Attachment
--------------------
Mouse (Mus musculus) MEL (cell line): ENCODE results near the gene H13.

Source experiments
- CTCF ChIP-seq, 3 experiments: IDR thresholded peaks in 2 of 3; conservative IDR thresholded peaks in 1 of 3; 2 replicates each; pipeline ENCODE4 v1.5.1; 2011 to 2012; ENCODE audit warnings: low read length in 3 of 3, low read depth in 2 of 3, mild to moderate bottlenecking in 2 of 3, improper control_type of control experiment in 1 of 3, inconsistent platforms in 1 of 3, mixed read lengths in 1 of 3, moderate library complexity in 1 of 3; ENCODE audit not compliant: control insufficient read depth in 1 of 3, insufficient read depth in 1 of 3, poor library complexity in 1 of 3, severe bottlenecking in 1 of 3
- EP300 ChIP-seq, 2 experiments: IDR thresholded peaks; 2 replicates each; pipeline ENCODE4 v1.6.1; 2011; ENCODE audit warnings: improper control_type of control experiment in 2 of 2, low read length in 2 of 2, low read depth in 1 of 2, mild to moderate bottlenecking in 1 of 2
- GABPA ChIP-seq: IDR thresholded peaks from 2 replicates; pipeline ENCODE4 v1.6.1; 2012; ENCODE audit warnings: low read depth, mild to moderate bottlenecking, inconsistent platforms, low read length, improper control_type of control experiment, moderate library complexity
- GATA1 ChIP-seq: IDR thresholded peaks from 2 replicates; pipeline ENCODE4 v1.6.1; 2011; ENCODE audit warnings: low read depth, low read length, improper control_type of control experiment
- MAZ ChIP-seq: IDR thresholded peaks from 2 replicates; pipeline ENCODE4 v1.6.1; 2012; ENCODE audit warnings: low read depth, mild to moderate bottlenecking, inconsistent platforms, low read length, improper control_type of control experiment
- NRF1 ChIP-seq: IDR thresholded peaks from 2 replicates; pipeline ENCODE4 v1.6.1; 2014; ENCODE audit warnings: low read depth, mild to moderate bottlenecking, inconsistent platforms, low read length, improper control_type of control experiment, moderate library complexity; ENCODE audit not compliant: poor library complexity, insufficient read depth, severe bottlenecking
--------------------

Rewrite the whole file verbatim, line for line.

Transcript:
Mouse (Mus musculus) MEL (cell line): ENCODE results near the gene H13.

Source experiments
- CTCF ChIP-seq, 3 experiments: IDR thresholded peaks in 2 of 3; conservative IDR thresholded peaks in 1 of 3; 2 replicates each; pipeline ENCODE4 v1.5.1; 2011 to 2012; ENCODE audit warnings: low read length in 3 of 3, low read depth in 2 of 3, mild to moderate bottlenecking in 2 of 3, improper control_type of control experiment in 1 of 3, inconsistent platforms in 1 of 3, mixed read lengths in 1 of 3, moderate library complexity in 1 of 3; ENCODE audit not compliant: control insufficient read depth in 1 of 3, insufficient read depth in 1 of 3, poor library complexity in 1 of 3, severe bottlenecking in 1 of 3
- EP300 ChIP-seq, 2 experiments: IDR thresholded peaks; 2 replicates each; pipeline ENCODE4 v1.6.1; 2011; ENCODE audit warnings: improper control_type of control experiment in 2 of 2, low read length in 2 of 2, low read depth in 1 of 2, mild to moderate bottlenecking in 1 of 2
- GABPA ChIP-seq: IDR thresholded peaks from 2 replicates; pipeline ENCODE4 v1.6.1; 2012; ENCODE audit warnings: low read depth, mild to moderate bottlenecking, inconsistent platforms, low read length, improper control_type of control experiment, moderate library complexity
- GATA1 ChIP-seq: IDR thresholded peaks from 2 replicates; pipeline ENCODE4 v1.6.1; 2011; ENCODE audit warnings: low read depth, low read length, improper control_type of control experiment
- MAZ ChIP-seq: IDR thresholded peaks from 2 replicates; pipeline ENCODE4 v1.6.1; 2012; ENCODE audit warnings: low read depth, mild to moderate bottlenecking, inconsistent platforms, low read length, improper control_type of control experiment
- NRF1 ChIP-seq: IDR thresholded peaks from 2 replicates; pipeline ENCODE4 v1.6.1; 2014; ENCODE audit warnings: low read depth, mild to moderate bottlenecking, inconsistent platforms, low read length, improper control_type of control experiment, moderate library complexity; ENCODE audit not compliant: poor library complexity, insufficient read depth, severe bottlenecking